COLUMBIA, S.C. (WCIV) - In a 45-minute hearing before the state's Supreme Court on Tuesday afternoon, attorneys at the Attorney General's office and for the Speaker of the House battled again over a decision made by a Richland County Circuit Court judge.
The justices were rigorous as they asked attorneys to break down every detail of their stance.
"You always get questions on all sides of the spectrum in arguments," said Robert Stepp, Bobby Harrell's attorney. "You can't read too much into it. But it did seem to me that the court was concerned by the failure of the attorney general to make any evidentiary showing to Judge Manning."
The hearing was in reference to an appeal filed by Attorney General Alan Wilson's camp asking that a circuit court decision in Richland County be revoked.
In May, Judge Casey Manning ruled that ethics allegations against Bobby Harrell be heard by the House Ethics committee and not handled by the Attorney General's office or a grand jury.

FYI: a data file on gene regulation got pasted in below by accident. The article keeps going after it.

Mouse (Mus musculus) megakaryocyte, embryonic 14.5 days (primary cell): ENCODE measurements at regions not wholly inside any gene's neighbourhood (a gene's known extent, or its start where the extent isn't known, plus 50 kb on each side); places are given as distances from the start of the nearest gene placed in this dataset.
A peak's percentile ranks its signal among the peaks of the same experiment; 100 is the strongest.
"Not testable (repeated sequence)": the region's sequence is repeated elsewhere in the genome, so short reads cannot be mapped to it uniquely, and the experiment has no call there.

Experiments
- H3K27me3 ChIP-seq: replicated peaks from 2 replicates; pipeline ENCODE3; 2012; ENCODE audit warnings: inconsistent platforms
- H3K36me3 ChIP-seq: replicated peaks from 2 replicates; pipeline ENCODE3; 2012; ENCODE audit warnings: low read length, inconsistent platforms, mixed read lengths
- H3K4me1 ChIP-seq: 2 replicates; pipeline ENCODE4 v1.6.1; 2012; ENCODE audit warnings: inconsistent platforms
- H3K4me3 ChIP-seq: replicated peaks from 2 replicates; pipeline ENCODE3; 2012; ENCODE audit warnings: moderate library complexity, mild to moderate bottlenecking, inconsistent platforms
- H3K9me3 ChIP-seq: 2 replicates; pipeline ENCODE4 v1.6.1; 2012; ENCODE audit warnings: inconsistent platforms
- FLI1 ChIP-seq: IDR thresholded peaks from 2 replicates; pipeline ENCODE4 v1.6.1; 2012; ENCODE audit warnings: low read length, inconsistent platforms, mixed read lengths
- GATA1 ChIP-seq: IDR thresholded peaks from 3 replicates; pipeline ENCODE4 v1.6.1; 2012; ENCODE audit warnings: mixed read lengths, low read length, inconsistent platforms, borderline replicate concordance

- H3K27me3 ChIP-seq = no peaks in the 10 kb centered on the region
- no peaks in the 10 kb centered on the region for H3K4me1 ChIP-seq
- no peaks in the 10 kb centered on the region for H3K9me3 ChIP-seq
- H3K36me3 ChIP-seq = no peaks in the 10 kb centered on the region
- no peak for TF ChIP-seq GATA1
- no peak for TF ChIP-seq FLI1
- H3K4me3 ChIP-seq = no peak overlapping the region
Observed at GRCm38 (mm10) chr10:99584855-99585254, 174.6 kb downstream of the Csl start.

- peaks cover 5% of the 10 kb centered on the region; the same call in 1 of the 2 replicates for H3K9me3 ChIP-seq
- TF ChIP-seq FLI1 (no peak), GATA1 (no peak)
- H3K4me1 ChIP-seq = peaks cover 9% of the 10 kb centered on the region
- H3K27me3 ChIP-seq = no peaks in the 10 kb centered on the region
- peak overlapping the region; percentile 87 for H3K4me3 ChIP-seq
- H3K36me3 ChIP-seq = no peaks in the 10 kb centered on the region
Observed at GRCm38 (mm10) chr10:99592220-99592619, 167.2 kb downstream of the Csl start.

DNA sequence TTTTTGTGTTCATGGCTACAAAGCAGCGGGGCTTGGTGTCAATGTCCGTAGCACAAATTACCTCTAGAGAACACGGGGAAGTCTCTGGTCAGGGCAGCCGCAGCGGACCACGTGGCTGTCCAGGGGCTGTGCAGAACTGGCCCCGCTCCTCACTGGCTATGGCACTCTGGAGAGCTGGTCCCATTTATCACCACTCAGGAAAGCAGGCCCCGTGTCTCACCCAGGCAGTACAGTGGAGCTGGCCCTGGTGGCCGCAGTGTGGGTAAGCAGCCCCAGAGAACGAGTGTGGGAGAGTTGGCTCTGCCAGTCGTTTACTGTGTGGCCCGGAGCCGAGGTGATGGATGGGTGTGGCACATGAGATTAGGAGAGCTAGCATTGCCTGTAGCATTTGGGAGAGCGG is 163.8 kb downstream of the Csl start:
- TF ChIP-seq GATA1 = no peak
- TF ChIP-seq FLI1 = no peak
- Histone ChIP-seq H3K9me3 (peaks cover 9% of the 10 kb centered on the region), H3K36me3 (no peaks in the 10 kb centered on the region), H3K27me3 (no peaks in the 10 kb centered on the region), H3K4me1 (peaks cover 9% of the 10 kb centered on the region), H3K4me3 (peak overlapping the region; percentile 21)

"I was surprised to hear the way the whole thing was characterized," said Ashley Landess after hearing deliberation between justices and attorneys Tuesday.
Landess is the person who filed the original ethics complaint to Alan Wilson's office in February of last year.
"It was obvious that the conflicts of interest were too deep to the point of violating U.S. Constitutional due process. Literally the speakers' staff would have investigated the matter. Some of those staffers were witnesses," said Landess.
Although a decision was not made, Harrell seemed to be pleased with the way Justices questioned Wilson's attorneys.
"What we just witnessed in there was that the court said that Judge Manning had access to all of this information, including the SLED report and made a determination that without a doubt there wasn't anything criminal presented to him or that he had seen," Harrell said. "The Attorney General is simply trying to convict me in public opinion because he can't seem to get it done in a courtroom like he should do it. He's constantly, constantly out doing press conferences and other things to talk about this publicly, when what he should be doing is simply doing the job properly."
State Supreme Court justices have up to 30 days to make a decision on the appeal.